Yummy Pi – what to do with a Raspberry Pi


So you’ve got your Raspberry Pi and it’s sitting there, staring at you PCB-ily while you are wondering why you ordered it in the first place.  If you don’t know what to do with your Raspberry Pi, don’t bother plugging it into your TV, booting it up and clicking despondently at a few things before chucking it in the loft.  Use it for something useful and learn a bit about Linux at the same time.  Don’t tie up the TV with your Pi, use it on your home network as your faithful assistant – always on and connected to the internet, ready to do whatever you want at any time.  Use it headless (no monitor, keyboard or mouse) and install a whole load of useful stuff on it: a Bittorrent client, media streamer, network-attached-storage or any of these ideas.  You have a PC that is more powerful than the best computer you could buy 10 years ago and it uses less power than a low power light bulb.  It would be a crime not to use it for something.

A Raspberry Pi in a snazzy Lego case

These series of posts are aimed at someone who knows a bit about computers (above the level of randomly clicking at things in a blind panic, but below reprogramming the BIOS with a 9 volt battery and a hair clip) but not much (or indeed anything at all) about Linux.  You will learn to use your Pi at a fairly intimate level, gently stroking its settings by typing in commands and editing files.  This is not pointing and clicking, as you do with Windows, Macs or Linux distributions like Ubuntu, but typing stuff in is not difficult and it makes you feel like a hardcore hacker.  Embrace your inner geek and learn to love your Pi.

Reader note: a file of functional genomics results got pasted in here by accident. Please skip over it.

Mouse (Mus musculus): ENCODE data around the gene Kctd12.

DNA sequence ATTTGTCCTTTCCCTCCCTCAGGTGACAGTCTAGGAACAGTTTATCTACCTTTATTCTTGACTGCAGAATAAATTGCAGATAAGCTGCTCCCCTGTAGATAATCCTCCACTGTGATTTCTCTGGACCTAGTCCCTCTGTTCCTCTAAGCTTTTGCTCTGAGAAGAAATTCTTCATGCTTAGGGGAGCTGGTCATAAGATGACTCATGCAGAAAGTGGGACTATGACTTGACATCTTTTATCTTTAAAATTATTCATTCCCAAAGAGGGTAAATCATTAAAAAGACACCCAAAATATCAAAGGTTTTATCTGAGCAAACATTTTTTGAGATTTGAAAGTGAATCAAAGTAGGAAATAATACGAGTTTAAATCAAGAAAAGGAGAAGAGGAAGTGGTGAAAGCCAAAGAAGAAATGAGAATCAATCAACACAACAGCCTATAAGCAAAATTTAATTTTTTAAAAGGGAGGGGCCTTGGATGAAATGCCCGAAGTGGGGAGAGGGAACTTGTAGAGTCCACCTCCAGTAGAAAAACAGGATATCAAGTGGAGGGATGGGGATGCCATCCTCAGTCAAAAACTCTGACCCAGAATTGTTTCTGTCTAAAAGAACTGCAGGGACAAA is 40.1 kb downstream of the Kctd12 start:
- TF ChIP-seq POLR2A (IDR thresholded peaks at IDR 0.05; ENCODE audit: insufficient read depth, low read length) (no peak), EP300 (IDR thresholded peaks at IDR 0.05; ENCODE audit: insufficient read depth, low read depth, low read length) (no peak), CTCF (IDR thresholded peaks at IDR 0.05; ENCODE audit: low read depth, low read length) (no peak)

1.  Plugging it in

If you want to, you can plug your Raspberry Pi into your TV, stuff a mouse and keyboard up its USB ports and use its (quite slow by all accounts) GUI, but I don’t do these sorts of shenanigans.  I have a simpler setup where it’s just plugged into the network and accessed remotely, with no keyboard, mouse or anything.  To run it this way, you need three things: a power supply, an SD memory card and a bog standard CAT5 network cable.  Don’t panic if you are running your home network wirelessly – your router will have sockets on it for plugging in network cables.  You won’t need physical access to your Pi after the initial set up, so you can leave it next to your router – in the cupboard, under the sofa, or wherever your router lives.

To power it up, you need a 5V power supply that can provide at least 700mA with a mini-USB connector on the lead.  Have a look in that collection of phone chargers you’ve got rattling around in your crap drawer.  Jen’s Samsung charger worked a treat.  Failing that you can buy one for less than a fiver from Amazon – something like a Nokia AC-10x charger..

2.  Booting it up

You need a SD card of at least 2GB, but 4GB is better if you want to install anything.  There isn’t really an upper limit, so 16, 32 or 64GB cards should work, with faster (class 10) cards giving you a faster system overall.  It used to be the case that some cards worked better than others but later firmware versions fixed the problems that some Pis had with faster cards.  If you find that your Pi is not booting, it is worth trying a different type of card just in case.